“Ahh, well, let me tell you…”
The story is creating curiosity and interest which is in itself forming a vehicle for knowledge. In this very early introduction, the children have been introduced to a place, a time, a belief system and inducted into shifting the formality of language. Not through a lesson objective, but through a dramatic frame – a who, where, when and what of the area of learning.
They meet the king. It is I. And I tell them my troubling news. The oracle has informed me that my daughter, the princess Danae, will have a child. And that the child will grow up to kill me. So I must stop it. I need their help. What shall I do?
And from narrative framing, we’re straight into human dilemma.
As we enter the problem, we learn many things about life at that time. Materials that were available to build a tower to imprison the young princess. Modes of entertainment for her. The children draw upon their knowledge of mythical creatures to guard her tower. They are creating and imagining, but drawing on knowledge to do so.
“We can put a telly in her room.”
“Telly? What is this telly you speak of?”
“Television. So she can watch it and not get bored.”
“Television? Far away vision? I know not what you speak of.”
The penny drops. But let’s not let the etymology get away. Pause, dissect, understand. A mistake becomes an opportunity for learning…
We create many moments of dilemma led learning in our story. When her child, Perseus, the son of Zeus is born (an impregnation that needs to be quite delicately handled) her father, King Acrisios, hears the cries of the newborn coming from the tower. What does he do? We create still images and captions.
In fact he puts the young mother and her child into a trunk and orders soldiers to throw it into a stormy sea. It’s a P4C moment. Should human beings always follow orders?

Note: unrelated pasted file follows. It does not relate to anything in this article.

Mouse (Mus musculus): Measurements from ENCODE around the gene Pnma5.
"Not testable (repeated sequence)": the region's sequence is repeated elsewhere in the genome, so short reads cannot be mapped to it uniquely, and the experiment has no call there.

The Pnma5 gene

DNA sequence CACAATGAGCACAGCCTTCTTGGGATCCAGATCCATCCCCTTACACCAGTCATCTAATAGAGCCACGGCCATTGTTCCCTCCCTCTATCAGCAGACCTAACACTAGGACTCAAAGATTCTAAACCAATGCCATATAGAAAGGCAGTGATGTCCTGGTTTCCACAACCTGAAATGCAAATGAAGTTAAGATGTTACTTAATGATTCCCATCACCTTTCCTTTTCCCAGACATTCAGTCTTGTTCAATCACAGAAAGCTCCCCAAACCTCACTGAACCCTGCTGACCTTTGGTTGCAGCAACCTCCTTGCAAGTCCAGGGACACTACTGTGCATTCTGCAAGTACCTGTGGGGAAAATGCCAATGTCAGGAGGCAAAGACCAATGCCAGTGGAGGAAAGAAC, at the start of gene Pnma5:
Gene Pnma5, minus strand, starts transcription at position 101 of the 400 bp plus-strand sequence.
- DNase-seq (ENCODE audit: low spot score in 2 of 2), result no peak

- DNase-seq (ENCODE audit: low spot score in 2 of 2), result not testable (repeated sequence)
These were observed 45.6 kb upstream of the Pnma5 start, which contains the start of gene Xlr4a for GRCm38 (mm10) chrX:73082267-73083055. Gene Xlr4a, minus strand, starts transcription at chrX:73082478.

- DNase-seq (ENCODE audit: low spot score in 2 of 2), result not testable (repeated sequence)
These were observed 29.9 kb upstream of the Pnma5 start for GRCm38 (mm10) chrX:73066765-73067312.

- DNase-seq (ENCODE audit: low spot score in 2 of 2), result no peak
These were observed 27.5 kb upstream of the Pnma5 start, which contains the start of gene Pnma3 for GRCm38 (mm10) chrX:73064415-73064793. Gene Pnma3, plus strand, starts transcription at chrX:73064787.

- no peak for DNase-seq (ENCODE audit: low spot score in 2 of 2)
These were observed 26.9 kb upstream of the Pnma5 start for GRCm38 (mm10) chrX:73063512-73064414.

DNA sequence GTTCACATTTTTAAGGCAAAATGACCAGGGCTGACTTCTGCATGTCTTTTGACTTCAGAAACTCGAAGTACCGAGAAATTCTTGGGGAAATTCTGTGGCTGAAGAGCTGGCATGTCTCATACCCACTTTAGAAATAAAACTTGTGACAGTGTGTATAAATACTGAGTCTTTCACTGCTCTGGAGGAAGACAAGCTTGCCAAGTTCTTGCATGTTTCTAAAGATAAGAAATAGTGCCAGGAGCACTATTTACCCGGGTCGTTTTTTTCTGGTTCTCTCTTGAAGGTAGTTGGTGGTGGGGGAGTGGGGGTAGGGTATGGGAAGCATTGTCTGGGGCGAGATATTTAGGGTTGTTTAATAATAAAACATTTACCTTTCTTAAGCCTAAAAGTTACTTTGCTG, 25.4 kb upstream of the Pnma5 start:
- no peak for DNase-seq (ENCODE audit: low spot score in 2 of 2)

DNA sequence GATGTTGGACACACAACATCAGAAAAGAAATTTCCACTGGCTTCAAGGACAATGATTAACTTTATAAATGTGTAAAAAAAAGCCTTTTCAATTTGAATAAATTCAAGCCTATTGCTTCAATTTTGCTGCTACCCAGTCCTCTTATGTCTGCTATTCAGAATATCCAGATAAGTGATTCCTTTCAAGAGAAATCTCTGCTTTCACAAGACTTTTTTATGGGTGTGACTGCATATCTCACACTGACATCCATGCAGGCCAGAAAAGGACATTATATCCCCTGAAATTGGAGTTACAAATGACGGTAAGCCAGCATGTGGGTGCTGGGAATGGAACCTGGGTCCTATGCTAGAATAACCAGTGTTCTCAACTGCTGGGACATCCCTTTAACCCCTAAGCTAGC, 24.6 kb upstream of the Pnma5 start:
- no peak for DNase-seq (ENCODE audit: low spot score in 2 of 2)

And we explore and learn more about the Gods. Who has dominion over the sea? Who can calm the waters? Who will help the mother and baby? We follow the course of the story on maps, learning along the way how far ‘Greece’ extended in those days. From Seriphos to what is now Ethiopia – where the gorgon sisters hid from humanity.
In these ways, we continue exploring the story, right to the very end, long after Perseus has slain the poor, cursed, girl, Medusa. Long after he has rescued Andromeda, married her and founded the great city of Mycenae. Right up to the point where he takes part in the great games in Argos. His terrified grandfather, King Acrisios, disguises himself as a beggar in the crowd. Drawn by curiosity, ruled by fear, he cowers. Perseus takes aim at his target. In some stories a discus, in others an arrow. But whatever the tool, a sudden shift in the direction of the wind carries the weapon into the heart of the old king. The prophesy is fulfilled.
What is fate? Why did many ancient civilisations believe in fate? Did the Athenians?
And we move on…
The talk. They design. They calculate. They map. They add to timelines. And they write, and write and write. Their own myths, reports from battle, proposals for laws, letters to kings and gods and generals of opposing armies. They consider what makes a hero. And what is a monster? Back to poor Medusa…
Through stories, culture, language, philosophy, history. Steeped in knowledge. Wading through dilemma. Driven by ‘what ifs’ and ‘whys’ but never just telling them. Never just telling them.